HP + Apple

This is interesting. HP and Apple are joining forces to create an HP-branded digital music player based on Apple’s iPodâ„¢. The device will be due out this summer. I had mixed reactions upon first seeing the news. My immediate thoughts went back to the Mac clones of 7 or 8 years ago. But I’m assuming Apple and Jobs know what they’re doing by OEMing the device for another brand powerhouse.

It certainly seems this could continue the increase in exposure of Apple’s hardware and software. According to the release:

As part of the alliance, HP consumer PCs and notebooks will come preinstalled with Apple’s iTunes® jukebox software and an easy-reference desktop icon to point consumers directly to the iTunes Music Store, ensuring a simple, seamless music experience.

If nothing else, it’s an interesting experiment while Apple is enjoying the market leader position in the digital music player space. Will Apple benefit in the long run? Who knows? But it’s a brave step either way.

Mini? Really?

I know there’s been lots of talk about the new iPod mini Apple introduced yesterday. Price-point aside for a minute while I focus on marketing/branding: Is it just me? If we’re speaking in relative terms, shouldn’t the name of this new device be iPod Slightly Smallerâ„¢? Ok, so it doesn’t have the same ring as Apple’s dubbing. But let’s be honest. There’s not much difference in physical size between the new mini and the full-size iPods. The problem everyone is decrying: not much difference in cost either. continued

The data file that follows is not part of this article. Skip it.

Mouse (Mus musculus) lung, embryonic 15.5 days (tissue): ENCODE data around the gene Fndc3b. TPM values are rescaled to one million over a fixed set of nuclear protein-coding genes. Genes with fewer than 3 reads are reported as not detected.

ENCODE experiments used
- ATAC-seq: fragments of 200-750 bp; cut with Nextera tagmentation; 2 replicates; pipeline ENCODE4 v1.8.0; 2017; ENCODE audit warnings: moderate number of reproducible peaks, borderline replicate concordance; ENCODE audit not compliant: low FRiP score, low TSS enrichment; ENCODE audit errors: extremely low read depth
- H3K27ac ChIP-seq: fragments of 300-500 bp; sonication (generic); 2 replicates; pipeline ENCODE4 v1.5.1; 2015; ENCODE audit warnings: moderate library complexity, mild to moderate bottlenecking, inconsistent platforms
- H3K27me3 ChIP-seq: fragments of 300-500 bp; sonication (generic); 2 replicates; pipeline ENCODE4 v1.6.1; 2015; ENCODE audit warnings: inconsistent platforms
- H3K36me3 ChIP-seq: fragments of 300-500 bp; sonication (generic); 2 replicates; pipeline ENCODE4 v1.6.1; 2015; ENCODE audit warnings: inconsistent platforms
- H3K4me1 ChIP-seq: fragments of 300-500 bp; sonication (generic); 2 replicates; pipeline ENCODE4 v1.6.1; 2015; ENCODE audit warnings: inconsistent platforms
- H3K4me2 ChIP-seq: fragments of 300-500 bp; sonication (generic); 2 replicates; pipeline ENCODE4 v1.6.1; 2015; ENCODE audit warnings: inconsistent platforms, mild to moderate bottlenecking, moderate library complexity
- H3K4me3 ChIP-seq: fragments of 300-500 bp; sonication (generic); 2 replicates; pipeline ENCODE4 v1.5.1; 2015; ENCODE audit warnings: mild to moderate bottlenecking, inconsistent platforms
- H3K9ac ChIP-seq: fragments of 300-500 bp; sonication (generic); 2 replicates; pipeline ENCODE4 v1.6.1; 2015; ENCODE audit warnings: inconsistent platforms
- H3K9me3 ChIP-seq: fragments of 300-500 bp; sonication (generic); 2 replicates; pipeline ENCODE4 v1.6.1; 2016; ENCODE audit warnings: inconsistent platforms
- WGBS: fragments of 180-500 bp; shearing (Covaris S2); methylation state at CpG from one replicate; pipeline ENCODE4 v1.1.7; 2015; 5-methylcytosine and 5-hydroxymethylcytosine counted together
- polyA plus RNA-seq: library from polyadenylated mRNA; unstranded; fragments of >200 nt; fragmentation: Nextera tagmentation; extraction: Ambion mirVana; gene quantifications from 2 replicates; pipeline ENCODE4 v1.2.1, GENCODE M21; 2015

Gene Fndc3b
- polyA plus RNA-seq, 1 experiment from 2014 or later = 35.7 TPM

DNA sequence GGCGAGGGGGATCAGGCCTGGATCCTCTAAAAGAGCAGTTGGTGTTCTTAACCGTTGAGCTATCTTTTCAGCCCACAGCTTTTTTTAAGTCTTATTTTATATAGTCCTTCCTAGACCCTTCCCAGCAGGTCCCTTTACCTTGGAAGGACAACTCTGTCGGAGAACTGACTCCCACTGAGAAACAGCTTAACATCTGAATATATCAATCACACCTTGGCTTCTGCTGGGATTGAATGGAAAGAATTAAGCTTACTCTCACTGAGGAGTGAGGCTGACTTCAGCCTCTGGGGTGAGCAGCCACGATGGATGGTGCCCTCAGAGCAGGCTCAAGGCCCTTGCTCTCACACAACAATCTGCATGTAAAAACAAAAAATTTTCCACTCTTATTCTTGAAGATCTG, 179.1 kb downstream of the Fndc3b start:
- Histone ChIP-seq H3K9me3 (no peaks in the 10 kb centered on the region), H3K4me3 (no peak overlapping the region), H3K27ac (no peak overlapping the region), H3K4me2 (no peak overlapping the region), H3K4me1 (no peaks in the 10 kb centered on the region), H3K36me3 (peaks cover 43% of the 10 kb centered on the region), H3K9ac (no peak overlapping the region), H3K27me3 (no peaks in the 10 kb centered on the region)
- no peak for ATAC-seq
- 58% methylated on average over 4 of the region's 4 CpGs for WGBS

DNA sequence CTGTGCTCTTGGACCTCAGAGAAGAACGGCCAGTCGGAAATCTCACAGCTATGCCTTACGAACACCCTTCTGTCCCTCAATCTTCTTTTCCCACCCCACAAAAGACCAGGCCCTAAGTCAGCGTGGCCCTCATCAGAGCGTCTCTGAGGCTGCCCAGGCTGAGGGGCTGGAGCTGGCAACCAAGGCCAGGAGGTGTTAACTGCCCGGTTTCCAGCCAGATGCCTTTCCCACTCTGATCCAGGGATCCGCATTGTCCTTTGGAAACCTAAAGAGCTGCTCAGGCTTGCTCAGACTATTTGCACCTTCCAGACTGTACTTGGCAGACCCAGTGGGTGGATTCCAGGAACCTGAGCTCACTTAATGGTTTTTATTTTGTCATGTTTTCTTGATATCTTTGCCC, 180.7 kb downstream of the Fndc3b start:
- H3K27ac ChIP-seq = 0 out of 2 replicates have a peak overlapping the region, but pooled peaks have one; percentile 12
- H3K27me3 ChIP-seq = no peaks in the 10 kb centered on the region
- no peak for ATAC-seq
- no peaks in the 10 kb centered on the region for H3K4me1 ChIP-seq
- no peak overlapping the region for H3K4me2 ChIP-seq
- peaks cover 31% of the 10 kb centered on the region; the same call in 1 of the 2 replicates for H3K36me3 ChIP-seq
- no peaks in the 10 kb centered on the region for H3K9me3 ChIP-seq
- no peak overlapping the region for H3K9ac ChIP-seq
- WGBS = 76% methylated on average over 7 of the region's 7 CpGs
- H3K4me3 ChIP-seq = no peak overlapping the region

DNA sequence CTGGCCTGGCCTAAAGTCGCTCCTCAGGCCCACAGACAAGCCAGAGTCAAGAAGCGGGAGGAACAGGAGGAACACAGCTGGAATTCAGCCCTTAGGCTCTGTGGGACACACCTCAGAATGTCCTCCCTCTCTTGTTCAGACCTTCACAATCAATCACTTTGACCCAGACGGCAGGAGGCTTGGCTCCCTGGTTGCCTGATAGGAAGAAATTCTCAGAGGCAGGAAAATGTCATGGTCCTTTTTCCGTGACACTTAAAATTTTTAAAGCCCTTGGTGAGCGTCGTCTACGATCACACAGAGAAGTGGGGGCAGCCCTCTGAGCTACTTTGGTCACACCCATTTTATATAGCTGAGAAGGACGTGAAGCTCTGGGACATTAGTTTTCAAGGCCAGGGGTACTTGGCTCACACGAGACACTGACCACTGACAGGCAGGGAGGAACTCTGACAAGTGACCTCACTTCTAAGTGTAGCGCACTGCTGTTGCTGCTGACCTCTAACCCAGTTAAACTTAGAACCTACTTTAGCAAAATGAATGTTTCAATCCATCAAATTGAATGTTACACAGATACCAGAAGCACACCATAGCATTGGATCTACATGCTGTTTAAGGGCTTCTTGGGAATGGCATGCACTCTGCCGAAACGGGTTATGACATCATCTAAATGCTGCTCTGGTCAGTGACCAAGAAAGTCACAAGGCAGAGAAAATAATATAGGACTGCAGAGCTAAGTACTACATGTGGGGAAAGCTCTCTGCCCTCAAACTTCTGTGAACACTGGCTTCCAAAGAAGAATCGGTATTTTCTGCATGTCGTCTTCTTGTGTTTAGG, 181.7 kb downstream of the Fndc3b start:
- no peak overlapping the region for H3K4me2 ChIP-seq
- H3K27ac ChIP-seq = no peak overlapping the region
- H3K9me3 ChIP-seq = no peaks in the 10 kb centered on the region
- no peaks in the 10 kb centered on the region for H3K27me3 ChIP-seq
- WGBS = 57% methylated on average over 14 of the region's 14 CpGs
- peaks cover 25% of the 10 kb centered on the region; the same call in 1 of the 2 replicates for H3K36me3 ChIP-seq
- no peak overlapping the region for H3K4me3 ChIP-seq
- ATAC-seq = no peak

Remember that confession I wrote a while ago? A sobering story of a designer who grew up on Apples and Macs, but gave into the dark side, jumped ship, and began using Windows. Well, it’s coming up on a year since I wrote that piece. Some of my friends were beginning to wonder if I was serious about shaking the Windows addiction. continued

Quark delivers for Apple

In January of 2002, Quark dumbfounded Mac design professionals by releasing QuarkXPress 5 sans support for Mac OS X. Because of Quark’s rush to release an already outdated product, Mac-based print designers have either held back in upgrading from OS 9 to OS X, or have bumbled along, forced to run QuarkXPress in Classic mode, or directly within OS 9. Since I continue to accept print design projects, like Jeff Veen’s latest book, Quark’s incompetence has been one of the reasons I’ve avoided switching back to Mac and to OS X. continued

All about the brand

Leander continues the Wired News Mac loyalty series with two more articles pushed out today. Both deal with the power of brand. Apple: It’s All About the Brand makes the point that Apple is not necessarily selling product as much as they’re selling and capitalizing on an emotional brand. A great real-world example and representation of user-centered design:

“Apple’s design is people-driven.”

For Mac Users, It Takes a Village presents the concept of brand communities. The connection between customers allows Apple a little more leeway to experiment and even make mistakes without the threat of mass reduction in user base.

They are real communities, bound by a brand, that display three central characteristics of all communities: a shared consciousness, a set of rituals and traditions, and a sense of moral responsibility…